Jatakanon A, Lim S, Kharitonov SA, et al. Correlation between exhaled nitric oxide, sputum eosinophils, and methacholine responsiveness in patients with mild asthma. Thorax 1998; 53: 91–5PubMedCrossRefGoogle Scholar
  77. 77.
    Reiss TF, Chervinsky P, Dockhorn RJ, et al. Montelukast, a once-daily leukotriene receptor antagonist, in the treatment of chronic asthma: a multicenter, randomized, double-blind trial. Arch Intern Med 1998 Jun 8; 158: 1213–20PubMedCrossRefGoogle Scholar
  78. 78.
    Malmstrom K, Rodriguez-Gomez G, Guerra J, et al. Oral montelukast, inhaled beclomethasone, and placebo for chronic asthma: a randomized, controlled trial. Ann Intern Med 1999 Mar 16; 130: 487–95PubMedGoogle Scholar
  79. 79.
    Knorr B, Matz J, Bernstein JA, et al. Montelukast for chronic asthma in 6- to 14-year-old children: a randomized double-blind trial. JAMA 1998 Apr 15; 279(15): 1181–6PubMedCrossRefGoogle Scholar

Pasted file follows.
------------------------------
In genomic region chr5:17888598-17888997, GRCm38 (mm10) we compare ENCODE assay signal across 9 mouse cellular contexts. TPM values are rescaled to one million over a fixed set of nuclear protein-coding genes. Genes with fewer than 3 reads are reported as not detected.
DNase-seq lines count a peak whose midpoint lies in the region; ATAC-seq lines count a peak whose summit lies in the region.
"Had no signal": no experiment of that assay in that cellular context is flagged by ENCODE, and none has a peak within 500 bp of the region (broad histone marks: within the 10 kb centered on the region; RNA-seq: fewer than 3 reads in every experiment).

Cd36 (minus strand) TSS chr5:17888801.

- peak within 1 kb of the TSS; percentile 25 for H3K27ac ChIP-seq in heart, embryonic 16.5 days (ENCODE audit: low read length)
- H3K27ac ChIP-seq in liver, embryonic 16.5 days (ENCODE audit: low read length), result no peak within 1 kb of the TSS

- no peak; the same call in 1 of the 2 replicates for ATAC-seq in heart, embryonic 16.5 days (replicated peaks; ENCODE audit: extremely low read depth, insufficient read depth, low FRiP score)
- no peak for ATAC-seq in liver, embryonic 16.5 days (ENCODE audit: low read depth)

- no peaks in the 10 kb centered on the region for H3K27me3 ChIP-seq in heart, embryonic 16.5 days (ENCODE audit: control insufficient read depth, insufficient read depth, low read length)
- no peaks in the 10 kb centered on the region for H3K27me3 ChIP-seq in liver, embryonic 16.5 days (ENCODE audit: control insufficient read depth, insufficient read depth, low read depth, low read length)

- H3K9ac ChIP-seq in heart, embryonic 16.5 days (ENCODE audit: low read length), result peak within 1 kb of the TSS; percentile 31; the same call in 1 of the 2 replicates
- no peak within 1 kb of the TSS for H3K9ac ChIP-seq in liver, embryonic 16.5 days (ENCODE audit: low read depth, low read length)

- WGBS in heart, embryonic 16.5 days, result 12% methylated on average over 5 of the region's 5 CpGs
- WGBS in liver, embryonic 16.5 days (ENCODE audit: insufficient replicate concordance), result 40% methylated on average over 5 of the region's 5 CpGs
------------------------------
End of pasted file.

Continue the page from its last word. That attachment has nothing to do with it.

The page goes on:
80. 80.
    Laviolette M, Malmstrom K, Lu S, et al. Montelukast added to inhaled beclomethasone in treatment of asthma. Am J Respir Crit Care Med 1999; 160: 1862–8PubMedGoogle Scholar
  81. 81.
    Nakamura H, Weiss ST, Israel E, et al. Eotaxin and impaired lung function in asthma. Am J Respir Crit Care Med 1999; 160: 1952–6PubMedGoogle Scholar
  82. 82.
    Pizzichini E, Pizzichini MMM, Efthimiadis A, et al. Measuring airway inflammation in asthma: eosinophils and eosinophilic cationic protein in induced sputum compared with peripheral blood. J Allergy Clin Immunol 1997; 99: 539–44PubMedCrossRefGoogle Scholar
  83. 83.
    Horn BR, Robin ED, Theodore J, et al. Total eosinophil counts in the management of bronchial asthma. N Engl J Med 1975 May 29; 1975(22): 1152–5CrossRefGoogle Scholar